"This is part of what the problem with MyHealthRecord is ... it's a camel by committee that everybody hates because the privacy people think it's not private enough and the doctors think is crap because patients can selectively leave things out. That's potentially clinically dangerous," Yarwood told ZDNet last month.
Yarwood took to Twitter on Monday morning following the release of the strategy to tell people to opt-out of My Health Record.
"I'm a doctor and a geek -- I've opted out of a myHealthRecord. So should you," he said.
The ADHA strategy, compiled with support from all eight Australian state and territory governments, said governments are embarking on major projects to implement state-wide electronic medical records and to achieve integration across the range of clinical information systems in hospitals and health services managed by a state or territory government.
While each state and territory is working within its own investment cycle, with its own software and integration partners, and is at a different point in achieving their respective goals, ADHA said there is a common pursuit to make health and, for some jurisdictions, human services information available in a more "timely and usable way".
Similarly, private hospitals, aged care service providers, and community health services are investing in information systems and technology to improve quality and service delivery.
The state and territory governments and the private hospitals and other health service providers will then need to abide by the guidelines mapped out by the interoperability standards in late 2018.
"Australia was recently ranked number one in the world for its open data policies that create an environment for interoperability, and use of our data assets as a national resource," the report explains.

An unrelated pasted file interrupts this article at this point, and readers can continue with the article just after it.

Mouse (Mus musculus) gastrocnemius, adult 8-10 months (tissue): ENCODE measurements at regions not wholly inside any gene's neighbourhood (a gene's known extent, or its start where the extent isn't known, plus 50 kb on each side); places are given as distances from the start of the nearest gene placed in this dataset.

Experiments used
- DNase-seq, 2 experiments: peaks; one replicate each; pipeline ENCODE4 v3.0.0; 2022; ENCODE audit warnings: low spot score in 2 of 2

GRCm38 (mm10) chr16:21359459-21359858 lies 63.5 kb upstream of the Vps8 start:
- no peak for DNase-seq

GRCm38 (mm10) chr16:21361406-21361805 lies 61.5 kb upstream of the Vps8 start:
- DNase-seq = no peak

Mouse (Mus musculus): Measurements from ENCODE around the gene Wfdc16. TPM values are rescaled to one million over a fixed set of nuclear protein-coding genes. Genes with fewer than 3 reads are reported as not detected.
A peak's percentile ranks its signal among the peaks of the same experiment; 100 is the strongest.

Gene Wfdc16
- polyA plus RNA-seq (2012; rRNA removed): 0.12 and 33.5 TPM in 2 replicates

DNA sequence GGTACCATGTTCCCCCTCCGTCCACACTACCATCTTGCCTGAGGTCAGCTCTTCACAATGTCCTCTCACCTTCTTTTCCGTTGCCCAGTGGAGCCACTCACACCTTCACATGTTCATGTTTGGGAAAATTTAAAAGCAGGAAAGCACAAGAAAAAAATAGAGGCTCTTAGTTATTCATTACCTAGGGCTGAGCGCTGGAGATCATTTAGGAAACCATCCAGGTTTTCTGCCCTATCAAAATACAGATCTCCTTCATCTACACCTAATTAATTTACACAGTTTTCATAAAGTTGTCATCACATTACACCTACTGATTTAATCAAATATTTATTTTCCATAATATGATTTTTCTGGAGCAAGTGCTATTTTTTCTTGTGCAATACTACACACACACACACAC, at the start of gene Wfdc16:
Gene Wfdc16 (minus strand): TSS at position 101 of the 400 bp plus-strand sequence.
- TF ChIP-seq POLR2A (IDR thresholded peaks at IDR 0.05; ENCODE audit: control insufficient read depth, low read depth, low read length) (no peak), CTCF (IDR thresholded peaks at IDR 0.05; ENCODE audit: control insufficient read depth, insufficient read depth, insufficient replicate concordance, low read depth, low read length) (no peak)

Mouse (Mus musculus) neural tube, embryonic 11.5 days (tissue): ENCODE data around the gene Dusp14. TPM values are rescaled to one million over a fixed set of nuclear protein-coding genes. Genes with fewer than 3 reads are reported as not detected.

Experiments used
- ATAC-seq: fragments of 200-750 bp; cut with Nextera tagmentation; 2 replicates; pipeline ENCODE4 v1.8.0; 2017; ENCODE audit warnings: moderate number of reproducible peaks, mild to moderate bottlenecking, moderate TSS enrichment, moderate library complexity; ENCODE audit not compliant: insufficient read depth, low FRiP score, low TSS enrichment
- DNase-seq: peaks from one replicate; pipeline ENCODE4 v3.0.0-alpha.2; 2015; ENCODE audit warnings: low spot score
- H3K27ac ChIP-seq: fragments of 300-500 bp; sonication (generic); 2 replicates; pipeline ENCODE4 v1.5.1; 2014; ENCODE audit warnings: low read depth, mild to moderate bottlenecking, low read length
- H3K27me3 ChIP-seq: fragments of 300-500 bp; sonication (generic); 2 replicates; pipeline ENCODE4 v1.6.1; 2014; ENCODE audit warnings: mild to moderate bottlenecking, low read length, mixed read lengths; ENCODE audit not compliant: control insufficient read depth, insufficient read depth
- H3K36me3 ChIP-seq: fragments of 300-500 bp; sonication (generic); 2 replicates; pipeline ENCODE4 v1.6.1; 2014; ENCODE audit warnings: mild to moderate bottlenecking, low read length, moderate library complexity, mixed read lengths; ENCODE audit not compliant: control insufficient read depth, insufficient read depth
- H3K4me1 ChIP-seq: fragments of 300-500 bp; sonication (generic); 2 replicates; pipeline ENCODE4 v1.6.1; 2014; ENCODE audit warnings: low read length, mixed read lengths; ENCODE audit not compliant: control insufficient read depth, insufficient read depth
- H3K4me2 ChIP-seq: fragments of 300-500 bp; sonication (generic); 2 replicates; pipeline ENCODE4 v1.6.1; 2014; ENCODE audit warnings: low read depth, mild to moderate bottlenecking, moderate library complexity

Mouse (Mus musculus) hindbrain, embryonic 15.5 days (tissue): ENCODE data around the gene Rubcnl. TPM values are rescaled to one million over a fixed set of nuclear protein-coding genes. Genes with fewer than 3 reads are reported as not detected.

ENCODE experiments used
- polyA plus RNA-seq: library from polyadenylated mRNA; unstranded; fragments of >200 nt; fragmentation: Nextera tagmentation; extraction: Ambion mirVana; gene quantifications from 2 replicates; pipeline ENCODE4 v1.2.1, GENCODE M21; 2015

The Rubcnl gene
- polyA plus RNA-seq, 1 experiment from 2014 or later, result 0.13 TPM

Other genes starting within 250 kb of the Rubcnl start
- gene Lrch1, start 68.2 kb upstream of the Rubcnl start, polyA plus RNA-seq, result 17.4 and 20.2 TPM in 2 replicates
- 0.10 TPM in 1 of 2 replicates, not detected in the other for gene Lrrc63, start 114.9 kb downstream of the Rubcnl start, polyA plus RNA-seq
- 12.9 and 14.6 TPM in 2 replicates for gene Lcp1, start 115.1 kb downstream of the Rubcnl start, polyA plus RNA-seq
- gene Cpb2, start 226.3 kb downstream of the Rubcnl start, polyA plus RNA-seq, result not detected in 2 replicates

"In Australia, meaningful progress has been made in establishing foundations for interoperability, including clinical terminologies and standards; however, adoption has been limited and a lack of interoperability remains a significant issue."
ADHA also concedes that the lack of interoperability between systems means healthcare providers often cannot exchange information effectively, which contributes to disjointed care, adverse events, inefficiencies, and poor quality data.
Originally switched on in 2012, My Health Record system was given a further AU$485 million in funding during the 2015-16 Budget. At the same time, it was rebranded from the "personally controlled e-health record system" (PCEHR).
Former Minister for Health Sussan Ley said in 2015 that a properly functioning national e-health system could save taxpayers up to AU$2.5 billion per year within a decade's time, with another AU$1.6 billion per year savings for the states.
A 2013 review of the system by former Minister for Health Peter Dutton had suggested the system be made available to opt-out in order to improve signup numbers, and in September 2015 the government responded by introducing legislation that will see e-health accounts automatically assigned to patients.
The Australian Digital Health Agency was established in 2016 to lead the development of the National Digital Health Strategy and its implementation. At the time, Ley said the agency would be charged with setting the national agenda for technical and data standards, promoting clear principles for interoperability, and open-source development within the health system.
The agency also became the system operator for My Health Record.
"I want the central role of the agency to foster digital health innovation and importantly, when we see new innovative technologies emerge with a strong benefit to clinicians and patients, the agency will be able to invest to deliver national outcomes," Ley said previously.
"Today we are embracing mobile technology, apps, and trackers. Tomorrow it could be artificial intelligence, individual precision medicines, tailored and personalised technologies, as well as implantables."
Over 5 million Australians have a My Health Record.